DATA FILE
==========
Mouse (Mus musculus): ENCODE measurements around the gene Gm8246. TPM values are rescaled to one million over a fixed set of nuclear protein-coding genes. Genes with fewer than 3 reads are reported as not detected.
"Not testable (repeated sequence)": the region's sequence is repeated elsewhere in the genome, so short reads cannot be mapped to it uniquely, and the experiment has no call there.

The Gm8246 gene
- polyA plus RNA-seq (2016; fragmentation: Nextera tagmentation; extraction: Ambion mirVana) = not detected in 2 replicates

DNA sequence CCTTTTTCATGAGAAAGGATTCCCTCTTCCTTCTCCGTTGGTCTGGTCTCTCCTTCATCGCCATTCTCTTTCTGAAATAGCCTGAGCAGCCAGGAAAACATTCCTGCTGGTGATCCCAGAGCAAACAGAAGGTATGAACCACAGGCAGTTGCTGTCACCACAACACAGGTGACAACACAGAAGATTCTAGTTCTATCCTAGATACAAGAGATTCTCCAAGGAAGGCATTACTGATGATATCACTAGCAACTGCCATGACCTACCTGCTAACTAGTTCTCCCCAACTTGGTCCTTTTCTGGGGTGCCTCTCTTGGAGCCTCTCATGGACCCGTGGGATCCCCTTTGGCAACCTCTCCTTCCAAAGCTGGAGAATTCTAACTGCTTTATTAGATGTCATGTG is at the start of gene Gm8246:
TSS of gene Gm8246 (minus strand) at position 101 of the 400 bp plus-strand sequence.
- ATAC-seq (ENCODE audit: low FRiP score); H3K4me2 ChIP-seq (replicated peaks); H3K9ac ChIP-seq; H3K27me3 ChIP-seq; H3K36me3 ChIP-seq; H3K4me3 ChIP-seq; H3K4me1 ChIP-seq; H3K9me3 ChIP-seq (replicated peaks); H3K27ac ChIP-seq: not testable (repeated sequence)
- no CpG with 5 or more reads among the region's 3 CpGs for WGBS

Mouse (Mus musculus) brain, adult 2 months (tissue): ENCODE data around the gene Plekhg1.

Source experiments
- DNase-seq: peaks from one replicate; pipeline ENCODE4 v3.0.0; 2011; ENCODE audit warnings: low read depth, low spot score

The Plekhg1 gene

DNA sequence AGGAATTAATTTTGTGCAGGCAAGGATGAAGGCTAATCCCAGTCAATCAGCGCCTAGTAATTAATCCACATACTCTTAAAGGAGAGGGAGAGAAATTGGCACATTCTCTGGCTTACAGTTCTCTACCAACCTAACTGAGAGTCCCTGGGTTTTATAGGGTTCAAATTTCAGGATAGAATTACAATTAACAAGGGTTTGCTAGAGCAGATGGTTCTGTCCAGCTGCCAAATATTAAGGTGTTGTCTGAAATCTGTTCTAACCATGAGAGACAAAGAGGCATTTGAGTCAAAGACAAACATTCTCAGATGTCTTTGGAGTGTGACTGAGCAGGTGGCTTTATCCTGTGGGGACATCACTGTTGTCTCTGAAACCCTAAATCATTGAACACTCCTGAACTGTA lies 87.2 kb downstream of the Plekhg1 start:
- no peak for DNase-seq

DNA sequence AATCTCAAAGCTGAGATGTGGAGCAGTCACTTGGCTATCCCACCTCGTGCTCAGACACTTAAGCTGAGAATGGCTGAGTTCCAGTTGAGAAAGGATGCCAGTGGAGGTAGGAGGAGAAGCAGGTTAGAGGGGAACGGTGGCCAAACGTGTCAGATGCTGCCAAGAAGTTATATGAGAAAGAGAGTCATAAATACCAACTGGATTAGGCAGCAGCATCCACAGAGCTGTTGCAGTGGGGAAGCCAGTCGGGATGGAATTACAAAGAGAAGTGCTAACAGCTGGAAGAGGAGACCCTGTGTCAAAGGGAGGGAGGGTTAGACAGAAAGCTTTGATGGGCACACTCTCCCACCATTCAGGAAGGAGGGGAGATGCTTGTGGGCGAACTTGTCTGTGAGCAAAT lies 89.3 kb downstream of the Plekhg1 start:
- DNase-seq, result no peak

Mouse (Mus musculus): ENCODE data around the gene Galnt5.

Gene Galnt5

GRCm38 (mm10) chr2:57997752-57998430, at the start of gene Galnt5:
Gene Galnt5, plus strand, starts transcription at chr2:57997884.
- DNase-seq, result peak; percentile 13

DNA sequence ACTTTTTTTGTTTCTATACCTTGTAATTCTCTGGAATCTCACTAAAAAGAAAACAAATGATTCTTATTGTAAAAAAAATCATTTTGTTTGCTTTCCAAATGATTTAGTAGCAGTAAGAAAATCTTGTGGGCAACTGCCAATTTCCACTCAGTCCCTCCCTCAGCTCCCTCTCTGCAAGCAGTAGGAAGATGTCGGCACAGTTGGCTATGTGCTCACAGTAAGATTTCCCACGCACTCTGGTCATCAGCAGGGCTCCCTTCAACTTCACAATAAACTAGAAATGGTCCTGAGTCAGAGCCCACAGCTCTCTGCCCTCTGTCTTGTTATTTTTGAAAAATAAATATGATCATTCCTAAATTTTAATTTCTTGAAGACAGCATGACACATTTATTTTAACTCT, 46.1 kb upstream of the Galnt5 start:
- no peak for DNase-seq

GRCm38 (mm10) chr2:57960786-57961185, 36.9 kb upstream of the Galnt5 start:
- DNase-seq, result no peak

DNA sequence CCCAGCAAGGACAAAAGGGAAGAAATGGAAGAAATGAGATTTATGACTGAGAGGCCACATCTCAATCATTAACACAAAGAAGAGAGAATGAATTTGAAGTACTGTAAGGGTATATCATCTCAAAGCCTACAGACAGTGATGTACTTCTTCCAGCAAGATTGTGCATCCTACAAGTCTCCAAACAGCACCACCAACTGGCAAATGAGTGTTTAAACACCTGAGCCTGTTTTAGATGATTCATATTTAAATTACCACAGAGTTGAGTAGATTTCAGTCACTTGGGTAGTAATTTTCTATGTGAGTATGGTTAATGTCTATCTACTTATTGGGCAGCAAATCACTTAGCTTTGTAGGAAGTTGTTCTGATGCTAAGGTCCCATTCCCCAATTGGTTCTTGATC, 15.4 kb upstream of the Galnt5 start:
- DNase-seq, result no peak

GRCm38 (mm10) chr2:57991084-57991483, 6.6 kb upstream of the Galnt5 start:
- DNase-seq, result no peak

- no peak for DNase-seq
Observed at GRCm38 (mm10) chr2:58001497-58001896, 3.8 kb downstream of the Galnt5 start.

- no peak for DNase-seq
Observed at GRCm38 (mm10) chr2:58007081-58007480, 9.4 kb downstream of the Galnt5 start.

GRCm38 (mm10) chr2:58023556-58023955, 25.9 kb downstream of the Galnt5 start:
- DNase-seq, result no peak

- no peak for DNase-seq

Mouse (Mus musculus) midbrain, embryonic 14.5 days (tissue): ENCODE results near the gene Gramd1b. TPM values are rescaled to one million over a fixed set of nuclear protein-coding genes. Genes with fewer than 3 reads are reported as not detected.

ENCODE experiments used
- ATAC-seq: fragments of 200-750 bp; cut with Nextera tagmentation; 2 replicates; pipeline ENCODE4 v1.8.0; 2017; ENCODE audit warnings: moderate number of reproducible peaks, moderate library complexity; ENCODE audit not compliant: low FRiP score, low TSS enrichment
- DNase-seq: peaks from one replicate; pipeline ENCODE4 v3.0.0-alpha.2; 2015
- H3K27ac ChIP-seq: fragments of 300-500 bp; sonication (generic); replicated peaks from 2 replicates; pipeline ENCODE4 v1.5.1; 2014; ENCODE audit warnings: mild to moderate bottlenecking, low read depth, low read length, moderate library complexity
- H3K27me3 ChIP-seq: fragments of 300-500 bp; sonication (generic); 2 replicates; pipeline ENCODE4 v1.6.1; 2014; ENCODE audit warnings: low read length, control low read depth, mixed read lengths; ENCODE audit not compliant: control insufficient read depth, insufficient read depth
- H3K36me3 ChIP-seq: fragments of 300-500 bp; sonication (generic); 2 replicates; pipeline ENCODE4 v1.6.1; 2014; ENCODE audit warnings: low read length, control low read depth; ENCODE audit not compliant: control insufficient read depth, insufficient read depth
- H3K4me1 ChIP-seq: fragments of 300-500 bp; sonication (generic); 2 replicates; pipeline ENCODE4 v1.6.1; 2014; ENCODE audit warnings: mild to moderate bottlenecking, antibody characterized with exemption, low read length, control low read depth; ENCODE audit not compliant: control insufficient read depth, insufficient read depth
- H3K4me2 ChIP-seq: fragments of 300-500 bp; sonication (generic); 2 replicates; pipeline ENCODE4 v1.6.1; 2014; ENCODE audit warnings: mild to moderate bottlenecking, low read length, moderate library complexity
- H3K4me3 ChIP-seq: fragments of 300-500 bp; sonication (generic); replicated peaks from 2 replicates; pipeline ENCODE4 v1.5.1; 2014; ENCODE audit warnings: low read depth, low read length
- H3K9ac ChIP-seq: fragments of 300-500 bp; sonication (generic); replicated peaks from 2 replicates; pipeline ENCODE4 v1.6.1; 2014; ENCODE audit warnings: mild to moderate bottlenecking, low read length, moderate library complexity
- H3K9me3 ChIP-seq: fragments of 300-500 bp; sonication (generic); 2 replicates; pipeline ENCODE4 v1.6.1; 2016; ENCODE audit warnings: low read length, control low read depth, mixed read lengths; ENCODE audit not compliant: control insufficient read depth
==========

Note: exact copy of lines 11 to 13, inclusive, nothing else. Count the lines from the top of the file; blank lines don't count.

- DNase-seq: peaks from one replicate; pipeline ENCODE4 v3.0.0; 2011; ENCODE audit warnings: low read depth, low spot score

The Plekhg1 gene

DNA sequence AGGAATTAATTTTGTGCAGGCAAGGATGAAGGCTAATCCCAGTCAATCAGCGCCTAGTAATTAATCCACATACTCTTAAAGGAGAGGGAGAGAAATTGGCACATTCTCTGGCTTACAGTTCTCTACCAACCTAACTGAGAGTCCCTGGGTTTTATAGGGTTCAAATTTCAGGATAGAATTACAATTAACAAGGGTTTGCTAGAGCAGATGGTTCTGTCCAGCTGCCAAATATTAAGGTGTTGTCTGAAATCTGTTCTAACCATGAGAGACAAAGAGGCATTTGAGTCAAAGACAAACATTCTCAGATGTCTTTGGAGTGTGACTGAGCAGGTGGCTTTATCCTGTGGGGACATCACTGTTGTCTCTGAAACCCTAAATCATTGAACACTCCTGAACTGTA lies 87.2 kb downstream of the Plekhg1 start: